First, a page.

Dumped Indycar Series driver JR Hildebrand remains hopeful of making a return to the US-based open-wheel racing series before the end of the year, as he continues to work on a deal to get him back on the grid full-time in 2014.
The 25-year-old has been on the unemployment lists since he was sacked by the Panther Racing squad after a string of lacklustre performances in the opening rounds of the 2013 season.
Considered a better oval racing specialist than on street or road courses, Hildebrand’s greatest claim to fame was his near-win at the 2011 Indianapolis 500. On course for a sensational victory, the Californian made a mistake rounding the final corner on the last lap and plucked the right-hand-side wheels off his car. The accident allowed a disbelieving Dan Wheldon to claim victory, while a red-faced Hildebrand slithered across the finish line on two wheels (pictured right).
The result remains his one and only podium finish in a generally disappointing 38-race IndyCar racing career, which he started in 2010, a year after he romped to the Indy Lights championship title and also conducted a three-day test outing with the Force India Formula 1 team at Jerez.
Despite his indifferent form, Hildebrand remains hopeful that he can make a return to the series before the end of the season, and prove himself worthy of a full-time campaign in 2014.
“I would like to have the opportunity to run with a team that I can go out and prove to people that I can run at street courses,” he told AUTOSPORT.
“But the long and the short of it is, so have I. I’ve had some top fives, and I’ve had a lot of races where I was not consistently good. So for me, that’s something I look at as a priority.”
Hildebrand referenced his Indy Lights title – where he didn’t win on any of the oval rounds of that season – as proof of his ability on circuits with the odd right-hand turn to negotiate.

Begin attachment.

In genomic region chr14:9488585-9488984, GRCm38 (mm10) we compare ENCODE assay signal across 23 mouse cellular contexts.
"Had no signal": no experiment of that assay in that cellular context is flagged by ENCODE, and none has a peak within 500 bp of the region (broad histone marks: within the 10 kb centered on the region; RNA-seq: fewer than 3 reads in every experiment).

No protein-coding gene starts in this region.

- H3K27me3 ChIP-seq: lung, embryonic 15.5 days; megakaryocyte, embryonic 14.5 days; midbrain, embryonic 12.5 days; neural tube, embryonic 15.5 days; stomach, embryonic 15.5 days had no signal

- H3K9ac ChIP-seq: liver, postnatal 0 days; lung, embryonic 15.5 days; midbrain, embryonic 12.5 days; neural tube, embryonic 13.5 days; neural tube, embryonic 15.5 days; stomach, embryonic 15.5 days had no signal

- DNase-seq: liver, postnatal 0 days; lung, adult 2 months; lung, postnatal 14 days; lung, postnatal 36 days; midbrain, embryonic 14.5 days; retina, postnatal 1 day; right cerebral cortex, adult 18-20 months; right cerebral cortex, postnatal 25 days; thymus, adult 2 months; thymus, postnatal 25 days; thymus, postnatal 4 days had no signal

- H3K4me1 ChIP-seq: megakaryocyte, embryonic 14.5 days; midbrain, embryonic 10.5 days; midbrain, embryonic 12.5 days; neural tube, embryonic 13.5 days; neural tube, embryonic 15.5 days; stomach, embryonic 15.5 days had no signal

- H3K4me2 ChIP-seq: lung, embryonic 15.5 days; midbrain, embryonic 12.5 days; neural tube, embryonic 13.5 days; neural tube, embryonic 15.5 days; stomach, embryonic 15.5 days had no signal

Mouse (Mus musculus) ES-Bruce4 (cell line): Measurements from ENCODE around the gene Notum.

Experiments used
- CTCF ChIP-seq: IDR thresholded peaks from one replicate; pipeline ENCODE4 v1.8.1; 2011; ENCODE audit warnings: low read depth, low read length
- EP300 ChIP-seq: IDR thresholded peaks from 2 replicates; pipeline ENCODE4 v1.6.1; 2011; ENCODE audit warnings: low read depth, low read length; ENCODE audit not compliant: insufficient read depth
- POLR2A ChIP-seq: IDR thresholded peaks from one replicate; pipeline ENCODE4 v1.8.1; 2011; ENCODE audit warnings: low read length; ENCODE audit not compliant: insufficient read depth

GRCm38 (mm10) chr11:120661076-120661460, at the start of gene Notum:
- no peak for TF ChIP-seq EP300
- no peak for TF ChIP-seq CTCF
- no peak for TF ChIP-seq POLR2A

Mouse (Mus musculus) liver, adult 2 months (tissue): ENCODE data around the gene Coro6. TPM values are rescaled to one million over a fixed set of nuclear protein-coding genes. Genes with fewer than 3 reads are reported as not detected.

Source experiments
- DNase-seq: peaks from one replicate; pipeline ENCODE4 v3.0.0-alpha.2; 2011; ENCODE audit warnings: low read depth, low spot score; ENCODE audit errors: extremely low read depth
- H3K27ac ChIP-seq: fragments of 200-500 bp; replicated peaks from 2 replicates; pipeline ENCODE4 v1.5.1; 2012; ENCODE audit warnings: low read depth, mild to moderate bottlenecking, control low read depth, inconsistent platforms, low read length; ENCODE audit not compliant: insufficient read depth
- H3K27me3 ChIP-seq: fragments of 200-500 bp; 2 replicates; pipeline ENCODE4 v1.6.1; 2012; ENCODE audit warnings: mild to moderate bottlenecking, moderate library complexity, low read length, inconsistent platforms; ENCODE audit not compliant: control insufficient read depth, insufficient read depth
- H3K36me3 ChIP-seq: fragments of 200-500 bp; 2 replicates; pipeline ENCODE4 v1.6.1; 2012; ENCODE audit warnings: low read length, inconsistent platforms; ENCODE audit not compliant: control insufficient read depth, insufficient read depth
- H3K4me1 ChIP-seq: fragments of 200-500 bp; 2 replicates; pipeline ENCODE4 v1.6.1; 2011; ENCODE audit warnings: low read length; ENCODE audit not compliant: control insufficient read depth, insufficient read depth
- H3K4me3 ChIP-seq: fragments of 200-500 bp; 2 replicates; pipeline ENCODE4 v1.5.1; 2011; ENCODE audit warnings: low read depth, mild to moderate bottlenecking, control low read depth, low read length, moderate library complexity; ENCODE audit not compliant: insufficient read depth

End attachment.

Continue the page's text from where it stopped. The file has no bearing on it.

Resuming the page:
“I won the 2009 championship by winning on road and street courses. I had some poles on ovals, and a lot of podiums, but I didn’t win any oval races that year,” he continued.
“But we were dominant on road and street courses, so I feel like that’s something that I want to get out and show people that I’m capable of doing at this level.”
Hildebrand was a spectator at last weekend’s Milwaukee IndyFest, although he was working furiously behind the scenes to negotiate a race-by-race return. However, he added that he won’t consider a race seat that won’t help his long-term ambitions.
“If you’re building a sponsorship programme that is moving on towards next year then [dispelling the oval racer label] becomes a little less relevant, probably,” he added.
“But if it’s a one-off thing then the focus is probably a little more on making sure I’m in a good situation on a road and street course to show that yes, I can do this.”
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